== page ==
They are the libraries that Andrew built. In the early 20th century, Andrew Carnegie funded the establishment of public libraries across the United States in an effort to bring the joy of reading and learning — free of charge — to the masses.
To Hoosiers’ great benefit, Indiana received more Carnegie grants than any other state, $2.6 million in all, enough to build 164 libraries in 155 cities and towns from 1901 to 1922.
Drive through just about any community and you’ll see one. Although there’s uniformity in their footprint, there’s variety, too — in architectural style, building material and personality. For example:
The Wabash Carnegie Public Library was designed by Fort Wayne architect J.F. Wing and dedicated in 1903. It was constructed of Bedford limestone in neo-classical revival style with a stained glass dome.
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The Whiting Public Library, opened in 1906, was designed by Bloomington, Illinois, architect Paul O. Moratz in eclectic Romanesque Revival style.
The Brownsburg library, made of brick in the Craftsman-Prairie style popularized by Frank Lloyd Wright, was designed by Indianapolis architect Norman H. Hill and dedicated in 1918.
Carnegie himself never explained why Indiana received so much of his largesse. David Kaser, distinguished professor emeritus, Indiana University School of Library and Information Science, suspects it was a matter of timing and greatest good. By the time Carnegie launched his program, the eastern states were well stocked with libraries and had less need. The South and West weren’t organized to take full advantage.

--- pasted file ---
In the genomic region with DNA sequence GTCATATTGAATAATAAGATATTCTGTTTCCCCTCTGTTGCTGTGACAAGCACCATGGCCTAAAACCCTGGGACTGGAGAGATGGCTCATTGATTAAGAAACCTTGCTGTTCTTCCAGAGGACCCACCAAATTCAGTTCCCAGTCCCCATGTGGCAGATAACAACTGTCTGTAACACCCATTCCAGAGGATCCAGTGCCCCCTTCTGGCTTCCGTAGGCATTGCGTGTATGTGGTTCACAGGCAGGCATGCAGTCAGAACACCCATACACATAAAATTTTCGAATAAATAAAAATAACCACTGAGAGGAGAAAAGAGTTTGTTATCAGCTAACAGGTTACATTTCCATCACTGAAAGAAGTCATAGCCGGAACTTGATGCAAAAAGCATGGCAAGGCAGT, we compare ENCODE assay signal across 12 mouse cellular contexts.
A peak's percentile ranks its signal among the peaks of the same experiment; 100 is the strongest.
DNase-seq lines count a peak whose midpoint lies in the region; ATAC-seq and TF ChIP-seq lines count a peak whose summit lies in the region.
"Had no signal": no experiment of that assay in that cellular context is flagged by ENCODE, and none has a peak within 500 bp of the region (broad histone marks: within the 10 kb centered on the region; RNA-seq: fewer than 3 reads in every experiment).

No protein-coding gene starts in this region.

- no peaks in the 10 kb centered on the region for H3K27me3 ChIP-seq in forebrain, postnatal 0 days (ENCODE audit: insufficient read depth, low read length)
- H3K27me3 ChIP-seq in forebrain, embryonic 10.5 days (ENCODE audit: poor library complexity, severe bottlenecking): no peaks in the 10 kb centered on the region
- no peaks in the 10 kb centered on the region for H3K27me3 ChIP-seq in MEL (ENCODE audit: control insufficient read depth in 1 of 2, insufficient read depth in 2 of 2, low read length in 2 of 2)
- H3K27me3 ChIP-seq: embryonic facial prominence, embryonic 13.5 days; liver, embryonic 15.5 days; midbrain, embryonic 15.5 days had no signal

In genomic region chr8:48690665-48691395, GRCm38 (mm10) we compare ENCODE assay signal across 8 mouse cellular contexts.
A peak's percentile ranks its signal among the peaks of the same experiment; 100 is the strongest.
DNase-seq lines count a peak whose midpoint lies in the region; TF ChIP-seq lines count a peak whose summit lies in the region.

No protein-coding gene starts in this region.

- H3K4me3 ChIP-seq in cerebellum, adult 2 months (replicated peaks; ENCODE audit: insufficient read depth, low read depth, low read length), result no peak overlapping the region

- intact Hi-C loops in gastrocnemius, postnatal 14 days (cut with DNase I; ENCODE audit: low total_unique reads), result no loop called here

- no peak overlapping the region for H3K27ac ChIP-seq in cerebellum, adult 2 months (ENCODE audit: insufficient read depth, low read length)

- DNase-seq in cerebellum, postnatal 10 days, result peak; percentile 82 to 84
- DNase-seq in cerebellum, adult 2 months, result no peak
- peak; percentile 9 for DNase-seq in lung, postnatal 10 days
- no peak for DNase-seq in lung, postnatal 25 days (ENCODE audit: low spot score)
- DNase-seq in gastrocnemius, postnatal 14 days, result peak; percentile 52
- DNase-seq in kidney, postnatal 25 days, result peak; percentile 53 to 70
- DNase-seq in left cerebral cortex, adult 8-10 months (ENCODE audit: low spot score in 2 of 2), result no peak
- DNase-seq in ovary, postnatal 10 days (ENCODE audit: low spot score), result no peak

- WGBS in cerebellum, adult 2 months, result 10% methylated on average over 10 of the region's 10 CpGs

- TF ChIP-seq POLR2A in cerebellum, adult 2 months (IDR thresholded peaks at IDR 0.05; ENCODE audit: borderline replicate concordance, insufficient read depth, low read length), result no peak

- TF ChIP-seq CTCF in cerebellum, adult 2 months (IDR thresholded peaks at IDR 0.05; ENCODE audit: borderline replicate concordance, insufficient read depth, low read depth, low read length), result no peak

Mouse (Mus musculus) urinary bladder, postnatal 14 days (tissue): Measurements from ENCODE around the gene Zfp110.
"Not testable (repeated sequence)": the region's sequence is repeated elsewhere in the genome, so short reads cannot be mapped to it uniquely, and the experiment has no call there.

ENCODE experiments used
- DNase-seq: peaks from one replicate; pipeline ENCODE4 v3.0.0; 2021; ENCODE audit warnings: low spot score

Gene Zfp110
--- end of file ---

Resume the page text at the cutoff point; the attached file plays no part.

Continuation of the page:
Indiana, Kaser says, had financial need and was receptive to the benefits with its “bookish culture, widespread literacy … and sufficient experience with rental and social libraries to assure the extensive future use of free public libraries when they should become available.”
In “Temples of Knowledge: Andrew Carnegie’s Gift to Indiana,” author Alan McPherson notes that Hoosiers were voracious readers in the early 20th century, yet “Indiana’s publicly funded township and country libraries were rather limited in literary selection, poorly housed and often meagerly staffed.”
Some were “subscription” libraries, which meant patrons had to pay a monthly or annual fee to borrow books.
Carnegie, a self-made steel tycoon, wanted libraries that were free to all. To obtain funding from him, communities had to agree to provide a building site and levy a tax to maintain the building and its collection into the future. To leverage Carnegie’s generosity, the General Assembly in 1901 passed the Mummert Library Law, which allowed local units of government to do just that.
At the outset, communities could design the libraries as they pleased; after 1908, the Carnegie Corp. issued guidelines that standardized their cost and appearance. Steps typically led to the front door, a symbolic representation of Carnegie’s philosophy that patrons should step up intellectually to get the most from the library experience.
Today, 106 of the 164 libraries Carnegie funded are still functioning libraries, many of them remodeled or expanded to accommodate customer demand and new technology. That fact would surely delight Carnegie, who called the taste for reading “one of the most precious possessions of life.”
Eighteen were demolished by human hands or natural disaster. The others have been adapted to new uses, including as museums, town halls, private homes, galleries and even restaurants.
This is part a series of essays about Hoosier history that will lead up to the celebration of the state’s bicentennial in December 2016. Andrea Neal is an adjunct scholar with the Indiana Policy Review Foundation. Send comments to firstname.lastname@example.org.